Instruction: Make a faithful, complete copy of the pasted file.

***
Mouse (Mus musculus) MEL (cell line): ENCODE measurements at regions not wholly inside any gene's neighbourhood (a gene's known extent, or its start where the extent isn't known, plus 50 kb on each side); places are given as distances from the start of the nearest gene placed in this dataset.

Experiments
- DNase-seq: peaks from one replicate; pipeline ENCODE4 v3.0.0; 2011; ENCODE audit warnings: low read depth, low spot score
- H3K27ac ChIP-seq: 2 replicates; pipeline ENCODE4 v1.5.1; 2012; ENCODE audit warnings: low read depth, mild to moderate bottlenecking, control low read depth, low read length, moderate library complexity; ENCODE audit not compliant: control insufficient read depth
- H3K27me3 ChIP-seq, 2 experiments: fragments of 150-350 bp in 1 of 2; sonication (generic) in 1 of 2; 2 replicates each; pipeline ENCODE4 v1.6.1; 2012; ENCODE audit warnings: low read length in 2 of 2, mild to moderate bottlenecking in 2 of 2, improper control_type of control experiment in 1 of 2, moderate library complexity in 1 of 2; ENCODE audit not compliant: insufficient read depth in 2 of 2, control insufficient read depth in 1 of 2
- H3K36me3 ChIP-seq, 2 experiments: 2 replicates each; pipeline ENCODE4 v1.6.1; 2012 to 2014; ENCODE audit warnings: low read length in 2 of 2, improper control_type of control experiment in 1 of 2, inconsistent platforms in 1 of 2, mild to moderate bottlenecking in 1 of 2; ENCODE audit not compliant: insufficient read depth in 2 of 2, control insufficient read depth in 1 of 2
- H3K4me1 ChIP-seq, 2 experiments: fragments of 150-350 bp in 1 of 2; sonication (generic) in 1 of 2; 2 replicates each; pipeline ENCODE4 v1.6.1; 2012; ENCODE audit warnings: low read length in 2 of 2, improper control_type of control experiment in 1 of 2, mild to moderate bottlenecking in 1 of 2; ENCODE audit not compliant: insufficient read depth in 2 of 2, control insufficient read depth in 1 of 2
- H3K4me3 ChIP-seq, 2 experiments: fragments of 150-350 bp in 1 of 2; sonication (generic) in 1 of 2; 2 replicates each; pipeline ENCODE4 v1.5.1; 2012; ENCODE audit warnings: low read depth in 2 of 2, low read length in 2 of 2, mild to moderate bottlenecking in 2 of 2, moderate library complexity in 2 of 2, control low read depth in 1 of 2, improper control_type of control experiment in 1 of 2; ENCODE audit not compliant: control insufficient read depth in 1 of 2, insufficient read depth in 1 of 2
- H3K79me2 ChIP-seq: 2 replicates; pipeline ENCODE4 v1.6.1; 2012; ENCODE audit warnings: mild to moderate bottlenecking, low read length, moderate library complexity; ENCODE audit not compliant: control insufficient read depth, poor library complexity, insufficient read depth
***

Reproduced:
Mouse (Mus musculus) MEL (cell line): ENCODE measurements at regions not wholly inside any gene's neighbourhood (a gene's known extent, or its start where the extent isn't known, plus 50 kb on each side); places are given as distances from the start of the nearest gene placed in this dataset.

Experiments
- DNase-seq: peaks from one replicate; pipeline ENCODE4 v3.0.0; 2011; ENCODE audit warnings: low read depth, low spot score
- H3K27ac ChIP-seq: 2 replicates; pipeline ENCODE4 v1.5.1; 2012; ENCODE audit warnings: low read depth, mild to moderate bottlenecking, control low read depth, low read length, moderate library complexity; ENCODE audit not compliant: control insufficient read depth
- H3K27me3 ChIP-seq, 2 experiments: fragments of 150-350 bp in 1 of 2; sonication (generic) in 1 of 2; 2 replicates each; pipeline ENCODE4 v1.6.1; 2012; ENCODE audit warnings: low read length in 2 of 2, mild to moderate bottlenecking in 2 of 2, improper control_type of control experiment in 1 of 2, moderate library complexity in 1 of 2; ENCODE audit not compliant: insufficient read depth in 2 of 2, control insufficient read depth in 1 of 2
- H3K36me3 ChIP-seq, 2 experiments: 2 replicates each; pipeline ENCODE4 v1.6.1; 2012 to 2014; ENCODE audit warnings: low read length in 2 of 2, improper control_type of control experiment in 1 of 2, inconsistent platforms in 1 of 2, mild to moderate bottlenecking in 1 of 2; ENCODE audit not compliant: insufficient read depth in 2 of 2, control insufficient read depth in 1 of 2
- H3K4me1 ChIP-seq, 2 experiments: fragments of 150-350 bp in 1 of 2; sonication (generic) in 1 of 2; 2 replicates each; pipeline ENCODE4 v1.6.1; 2012; ENCODE audit warnings: low read length in 2 of 2, improper control_type of control experiment in 1 of 2, mild to moderate bottlenecking in 1 of 2; ENCODE audit not compliant: insufficient read depth in 2 of 2, control insufficient read depth in 1 of 2
- H3K4me3 ChIP-seq, 2 experiments: fragments of 150-350 bp in 1 of 2; sonication (generic) in 1 of 2; 2 replicates each; pipeline ENCODE4 v1.5.1; 2012; ENCODE audit warnings: low read depth in 2 of 2, low read length in 2 of 2, mild to moderate bottlenecking in 2 of 2, moderate library complexity in 2 of 2, control low read depth in 1 of 2, improper control_type of control experiment in 1 of 2; ENCODE audit not compliant: control insufficient read depth in 1 of 2, insufficient read depth in 1 of 2
- H3K79me2 ChIP-seq: 2 replicates; pipeline ENCODE4 v1.6.1; 2012; ENCODE audit warnings: mild to moderate bottlenecking, low read length, moderate library complexity; ENCODE audit not compliant: control insufficient read depth, poor library complexity, insufficient read depth